This past weekend, Raul and I traveled to the city of Mexicali, about 3 hours from Ensenada, to attend an annual event called Agrobaja. This event, was designed for rural businesses, to advertise and distribute their products to worldwide markets.
The enormity of this event is amazing. Ten rural business owners, from every state in Mexico, presented their product in participation with this event. Raul and I were invited to promote Rancho La Bellota in the category or “tourist services” for the state of Baja California.
Last year, 50,000 people walked through the turn styles, and this year they were expecting at least 60,000. Since this is an event designed for international marketing, representatives not only from Mexico, but also from the United States, Japan, and other foreign markets were there, looking for new products to introduce into their countries. http://www.agrobaja.com/pages/agroBaja.php
UABC University Autonoma of Baja California,
Institue of Investigative Veterinary Science
My 24-year-old son, Ricardo, “Ricky” is in his third year of vet school at UABC in Mexicali, Baja California. The university had different booths, each representing an academic department in UABC. The school of veterinary medicine was among them.
I spoke with the Dean, Dr. Tomas Renteria, who showed me pictures of the new hospital they are building and he explained to me about some of the programs they are involved with, such as environmental care and protection of Baja California’s endangered species.
What inspired me to write about the university is the enthusiasm I saw in the students, their professors and of course, Dr. Renteria, regarding the school and their activities. When someone loves what they do, you get a sense of it when interacting with them, as I did with Dr. Renteria, and I have to admit, it was contagious.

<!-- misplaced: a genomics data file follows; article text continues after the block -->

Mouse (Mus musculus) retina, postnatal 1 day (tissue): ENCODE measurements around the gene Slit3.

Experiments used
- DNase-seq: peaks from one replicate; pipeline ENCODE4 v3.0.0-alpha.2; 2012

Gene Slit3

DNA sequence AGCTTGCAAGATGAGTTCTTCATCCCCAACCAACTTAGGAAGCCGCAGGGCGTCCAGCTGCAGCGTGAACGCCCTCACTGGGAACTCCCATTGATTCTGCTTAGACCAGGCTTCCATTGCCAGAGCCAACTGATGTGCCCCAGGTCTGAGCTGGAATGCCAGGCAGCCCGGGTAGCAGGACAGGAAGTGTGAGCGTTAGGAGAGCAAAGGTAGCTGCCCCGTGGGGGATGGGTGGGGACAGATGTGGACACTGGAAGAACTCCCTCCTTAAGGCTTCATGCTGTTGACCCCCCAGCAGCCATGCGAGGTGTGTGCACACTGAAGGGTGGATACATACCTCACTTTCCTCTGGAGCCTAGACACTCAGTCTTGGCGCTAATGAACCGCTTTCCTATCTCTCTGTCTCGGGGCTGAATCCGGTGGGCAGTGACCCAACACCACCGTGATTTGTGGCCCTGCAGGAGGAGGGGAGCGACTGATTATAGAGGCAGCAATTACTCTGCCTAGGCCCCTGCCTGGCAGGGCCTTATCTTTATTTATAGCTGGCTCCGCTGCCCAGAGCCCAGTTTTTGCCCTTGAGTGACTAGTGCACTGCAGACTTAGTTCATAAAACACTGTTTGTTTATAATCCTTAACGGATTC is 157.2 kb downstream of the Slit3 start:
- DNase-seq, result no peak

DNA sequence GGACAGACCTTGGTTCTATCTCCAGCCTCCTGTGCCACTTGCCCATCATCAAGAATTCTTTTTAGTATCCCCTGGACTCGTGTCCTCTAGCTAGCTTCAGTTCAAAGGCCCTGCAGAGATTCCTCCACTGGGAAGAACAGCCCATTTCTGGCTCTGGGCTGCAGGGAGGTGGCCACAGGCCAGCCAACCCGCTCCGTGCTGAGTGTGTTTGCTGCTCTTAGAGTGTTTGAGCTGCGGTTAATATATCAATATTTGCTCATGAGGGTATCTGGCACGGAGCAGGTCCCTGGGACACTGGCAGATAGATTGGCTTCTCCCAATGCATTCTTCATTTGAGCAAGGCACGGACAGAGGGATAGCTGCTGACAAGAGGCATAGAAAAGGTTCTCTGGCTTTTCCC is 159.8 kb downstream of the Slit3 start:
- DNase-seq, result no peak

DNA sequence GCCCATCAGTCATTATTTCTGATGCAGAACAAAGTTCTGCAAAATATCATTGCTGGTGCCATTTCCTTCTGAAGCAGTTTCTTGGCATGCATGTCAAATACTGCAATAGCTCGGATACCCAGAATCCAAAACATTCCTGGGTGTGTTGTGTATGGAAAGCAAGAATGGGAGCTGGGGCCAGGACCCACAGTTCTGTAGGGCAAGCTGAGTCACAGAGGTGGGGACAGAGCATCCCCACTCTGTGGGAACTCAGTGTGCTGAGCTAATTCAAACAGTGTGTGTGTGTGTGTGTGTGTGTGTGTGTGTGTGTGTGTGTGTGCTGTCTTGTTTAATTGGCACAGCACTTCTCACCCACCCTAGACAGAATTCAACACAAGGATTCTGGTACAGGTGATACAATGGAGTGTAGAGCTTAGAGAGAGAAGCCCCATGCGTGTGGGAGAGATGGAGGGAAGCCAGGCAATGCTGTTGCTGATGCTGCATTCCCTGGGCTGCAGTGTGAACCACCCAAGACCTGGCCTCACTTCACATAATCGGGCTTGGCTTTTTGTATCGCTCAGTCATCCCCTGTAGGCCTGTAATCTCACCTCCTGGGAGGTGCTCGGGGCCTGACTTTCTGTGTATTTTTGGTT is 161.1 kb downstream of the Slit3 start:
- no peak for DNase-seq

My son Ricky, attends regular classes, and he is also working at the campus dairy farm in the afternoons. Ricky is doing the afternoon milking and taking care of the new-born calves. He took Raul and I on a tour, and much to my surprise, I soon discovered this was a huge operation. Since I have little knowledge on the subject, Ricky gave me a quick class in dairy farm management. I learned it requires a lot of work and constant veterinary vigilance. Believe me, it’s a lot more than milking a couple of cows.
I find it wonderful to see such dedication, from the professors and administrators who automatically project their overall enthusiasm to the students by getting them directly involved in school activities, combined with loads of hands on practice in animal care, management and handling.
On another note, we received word that Ricky was accepted to a summer internship at EQCOVET, which is a major Equine Hospital in Guadalajara. Raul and I were very happy to hear this, although it took a little while, Raul has adjusted to the idea: Ricky won’t be at the ranch this summer to help with the oat harvest. Oh well, I always tell my kids, when an opportunity arises, and especially when it concerns their future, they have to go for it. Either you put in 100% of your effort, or nothing.
Here is the link to the university’s Facebook page. You might want to see what their doing and if you feel inspired to cheer them on with a comment by all means go ahead. English or in Spanish, all is well understood.